Twenty five years ago I did a lot of Carp fishing, back then 'forties' were still a fish of a lifetime and we had to drive for an hour to have a chance at catching a 'twenty'. Twenty five years ago a fish of this size would have well and truly made my day. Nowadays match anglers often land bigger fish on a pole and this fish would not even be worth mentioning in a conversation between 'proper' Carp anglers. I grew to dislike what 'Carp fishing' became through the nineties and beyond but I've discovered that I still like fishing for Carp, if that makes sense? Here at the Marsh I just enjoy catching whatever comes along and I thoroughly enjoyed catching this Carp which may well be the first of many. However, I would have been blown away with a Tench of the same weight!

With the rod cast back out and everything back to near normal the swim looked like it could yield me another fish or two. There was still bubbling by the tree on the right, sharp pulls on the left hand rod and Rudd were still trying to eat the plastic corn on the float rod. A 'fish', maybe a Carp or possibly a Tench rolled close to the float but didn't pick any of my baits up. As the sun grew higher and the day got hotter so the bubbling fizzled out and fish activity dwindled away. Even so with the banks beautiful in full summer bloom and framed by the trees all around me the lake looked an absolute picture. It didn't look like I was going to catch anything else but packing away just before 9am was still a wrench.

Sunday, 20 June 2010

Fathers Day

I had another early morning, mad dash, short session in the swim I have now christened “The Cauldron” due to the amount of bubbles that are always breaking surface. Unfortunately it was a repeat of the previous few visits. I fished the overhanging bushes opposite with a pop up boilie and the margins with a method feeder & balanced boilie/fake corn. Once again the surface of the swim resembled a shaken lemonade bottle as bubbles erupted here there and everywhere, including over and around my baits. This morning I didn't have a bite, not even a daft Pike! I have never fished anywhere, for any species where there is so much activity from fish and failed to catch. I left tired and frustrated vowing not to fish the swim again if I could avoid it!

Over the past few weeks my Tench methods have evolved considerably. I started off by thinking it might be easy, float fish amongst the lilies and chuck a maggot feeder down the marginal shelf, that'll do the job surely? I wanted to use 'traditional' methods for catching Tench but as the weeks have passed by fishlessly I have found myself reverting to the methods that have caught me most Tench in the past. In the early eighties I learnt to catch Tench by float fishing Bread flake or sweetcorn amongst the lily pads but over the years I've caught far more, either by accident or design, using what should really be called carp tactics. Boilies, bolt rigs, PVA bags, method feeders and it's to these methods I find myself reverting. It's a confidence thing, I'm going back to using the tactics that have worked for me in the past. I've made a bit of a change in baits too. The pellets have been replaced by a seed mix and I've splashed out on some proper 10mm boilies from a real bait maker. The groundbait has a twist too with an old favourite special ingredient X added to the mix. With the weekend approaching I felt confident I had the methods and bait to fool a Tench.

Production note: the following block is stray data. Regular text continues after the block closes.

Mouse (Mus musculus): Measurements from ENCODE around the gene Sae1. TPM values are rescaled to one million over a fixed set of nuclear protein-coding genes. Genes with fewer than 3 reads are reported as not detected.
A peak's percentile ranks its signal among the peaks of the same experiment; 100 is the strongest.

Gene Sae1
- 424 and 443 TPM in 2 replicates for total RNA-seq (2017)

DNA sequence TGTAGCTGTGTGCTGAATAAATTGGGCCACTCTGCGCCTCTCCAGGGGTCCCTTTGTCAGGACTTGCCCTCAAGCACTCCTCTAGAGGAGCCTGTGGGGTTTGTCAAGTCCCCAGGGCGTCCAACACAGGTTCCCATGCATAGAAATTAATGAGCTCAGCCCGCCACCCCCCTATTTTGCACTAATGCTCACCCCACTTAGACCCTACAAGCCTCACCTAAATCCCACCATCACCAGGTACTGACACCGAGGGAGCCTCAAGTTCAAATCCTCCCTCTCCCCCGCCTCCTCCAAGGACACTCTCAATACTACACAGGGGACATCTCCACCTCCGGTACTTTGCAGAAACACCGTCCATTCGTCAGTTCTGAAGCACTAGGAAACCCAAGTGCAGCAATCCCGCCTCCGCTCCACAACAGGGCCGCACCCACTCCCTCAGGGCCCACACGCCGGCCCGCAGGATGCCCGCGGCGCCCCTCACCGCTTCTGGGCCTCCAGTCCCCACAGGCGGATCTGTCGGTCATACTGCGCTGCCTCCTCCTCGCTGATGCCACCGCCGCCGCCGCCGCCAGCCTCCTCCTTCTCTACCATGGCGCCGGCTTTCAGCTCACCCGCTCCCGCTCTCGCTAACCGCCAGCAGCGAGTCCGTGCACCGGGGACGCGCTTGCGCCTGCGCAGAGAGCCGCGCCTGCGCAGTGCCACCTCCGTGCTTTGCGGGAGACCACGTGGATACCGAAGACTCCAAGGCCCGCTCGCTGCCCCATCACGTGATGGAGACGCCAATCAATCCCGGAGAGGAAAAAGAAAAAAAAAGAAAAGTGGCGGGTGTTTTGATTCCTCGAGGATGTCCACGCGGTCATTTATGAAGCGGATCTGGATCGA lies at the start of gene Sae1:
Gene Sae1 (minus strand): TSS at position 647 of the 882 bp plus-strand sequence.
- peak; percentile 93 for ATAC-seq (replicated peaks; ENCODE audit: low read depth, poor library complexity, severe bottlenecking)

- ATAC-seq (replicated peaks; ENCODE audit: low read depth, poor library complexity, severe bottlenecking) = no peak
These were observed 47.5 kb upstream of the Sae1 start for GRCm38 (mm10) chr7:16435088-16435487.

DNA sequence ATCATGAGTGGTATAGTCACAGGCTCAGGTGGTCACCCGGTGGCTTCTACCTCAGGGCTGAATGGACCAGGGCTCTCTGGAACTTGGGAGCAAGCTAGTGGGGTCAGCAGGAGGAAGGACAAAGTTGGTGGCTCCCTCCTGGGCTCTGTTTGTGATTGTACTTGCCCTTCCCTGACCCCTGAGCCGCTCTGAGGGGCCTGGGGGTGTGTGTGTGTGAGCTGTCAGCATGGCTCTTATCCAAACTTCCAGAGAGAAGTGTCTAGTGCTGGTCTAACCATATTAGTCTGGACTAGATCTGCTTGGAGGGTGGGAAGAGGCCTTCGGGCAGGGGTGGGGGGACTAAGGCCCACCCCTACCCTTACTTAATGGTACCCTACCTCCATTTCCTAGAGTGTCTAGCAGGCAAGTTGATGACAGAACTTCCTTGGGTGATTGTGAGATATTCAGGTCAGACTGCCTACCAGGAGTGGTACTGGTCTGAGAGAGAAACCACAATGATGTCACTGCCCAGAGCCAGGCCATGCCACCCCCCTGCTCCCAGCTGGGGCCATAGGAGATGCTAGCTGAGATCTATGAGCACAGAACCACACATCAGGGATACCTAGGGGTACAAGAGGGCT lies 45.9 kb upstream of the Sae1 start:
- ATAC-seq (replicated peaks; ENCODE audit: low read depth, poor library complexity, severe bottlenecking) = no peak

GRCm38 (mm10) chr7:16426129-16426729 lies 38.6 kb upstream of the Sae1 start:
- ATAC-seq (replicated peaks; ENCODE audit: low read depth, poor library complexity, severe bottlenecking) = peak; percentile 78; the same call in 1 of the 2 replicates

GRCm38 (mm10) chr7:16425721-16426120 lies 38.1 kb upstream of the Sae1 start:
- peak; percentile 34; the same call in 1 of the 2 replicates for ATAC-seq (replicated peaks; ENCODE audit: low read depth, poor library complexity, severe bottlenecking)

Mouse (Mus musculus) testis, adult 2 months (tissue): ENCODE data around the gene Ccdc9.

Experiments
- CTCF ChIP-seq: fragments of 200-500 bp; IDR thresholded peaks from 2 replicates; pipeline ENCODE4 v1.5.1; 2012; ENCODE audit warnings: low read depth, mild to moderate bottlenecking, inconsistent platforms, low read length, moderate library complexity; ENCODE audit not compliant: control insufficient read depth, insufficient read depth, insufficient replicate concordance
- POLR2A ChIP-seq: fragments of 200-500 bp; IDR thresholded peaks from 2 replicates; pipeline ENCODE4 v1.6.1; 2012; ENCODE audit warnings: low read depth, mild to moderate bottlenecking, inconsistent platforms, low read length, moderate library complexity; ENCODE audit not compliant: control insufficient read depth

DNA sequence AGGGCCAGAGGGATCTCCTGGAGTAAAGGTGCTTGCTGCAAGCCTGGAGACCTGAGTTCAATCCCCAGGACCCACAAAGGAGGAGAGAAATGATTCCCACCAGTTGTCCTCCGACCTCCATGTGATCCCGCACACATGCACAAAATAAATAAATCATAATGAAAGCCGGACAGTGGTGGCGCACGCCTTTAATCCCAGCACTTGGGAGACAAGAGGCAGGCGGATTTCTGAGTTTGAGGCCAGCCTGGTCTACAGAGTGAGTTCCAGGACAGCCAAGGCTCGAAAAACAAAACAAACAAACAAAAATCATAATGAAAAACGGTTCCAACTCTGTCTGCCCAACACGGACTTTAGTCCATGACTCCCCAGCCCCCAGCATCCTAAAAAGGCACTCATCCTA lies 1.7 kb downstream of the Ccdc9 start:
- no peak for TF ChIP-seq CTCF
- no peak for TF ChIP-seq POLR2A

The kids mother had informed me that the youngsters wanted to spend 'Fathers day' with me. That's fine by me; “what do you fancy doing?” I asked them. “don't know Dad, it's up to you” they say. “Fancy going night fishing?” I tentatively suggest. “Great idea Dad!!” comes the reply. So that's that then!

There is one swim on 'The Marsh' that is perfect for our requirements. It's dry, has plenty of room for a bivvy or tent, a nice big bed of lilies opposite for me to position a couple of Tench baits and very little marginal weed for the kids to snag their gear in. It happens to be one of the most popular parts of the lake so the chances of us finding it free on a Saturday evening were minimal. Work couldn't pass quickly enough but by 1830 Isaac, Madison and I were pulling into an empty car park. Not only was that swim I fancied free but we had the lake to ourselves as well! We set about unloading the car on a gloomy evening with a fresh northerly wind and threatening clouds. Before touching the fishing gear I quickly erected their tent so I could get them settled and comfortable so any showers that happened to dump on us wouldn't spoil things. This was achieved and thankfully what rainfall we had was light and brief, the kids were able to explore their surroundings while I got my stuff ready.

Before I rigged up the Tench rods I done something I thought I'd never, ever do; I used a spod. After discussing things with one of my Carp fishing pals I'd been convinced these ridiculously named lumps of plastic are not sold in adult shops but are just the job for baiting up. Half an hour later I'd come to the conclusion that the whole procedure was tedious and labourious but I had to admit I'd managed to put about two kilos of seed mix, maggots and casters out accurately and effectively. Maybe I should get a bigger spod? Now for the Tench rods; I fished a helicopter rig baited with a 10mm boilie, balanced with a bit of fake corn and cast this right on top of the baited area. The other rod was the chod rig and a 15mm pop up cast just out of the baited area. On both rods I used “Grippa” type leads with a lump of groundbait moulded around it. By this time Madison & Isaac had grown tired of whipping in Rudd and demanded supper so with everything ready for the night out came the stove for sausage and bacon sandwiches.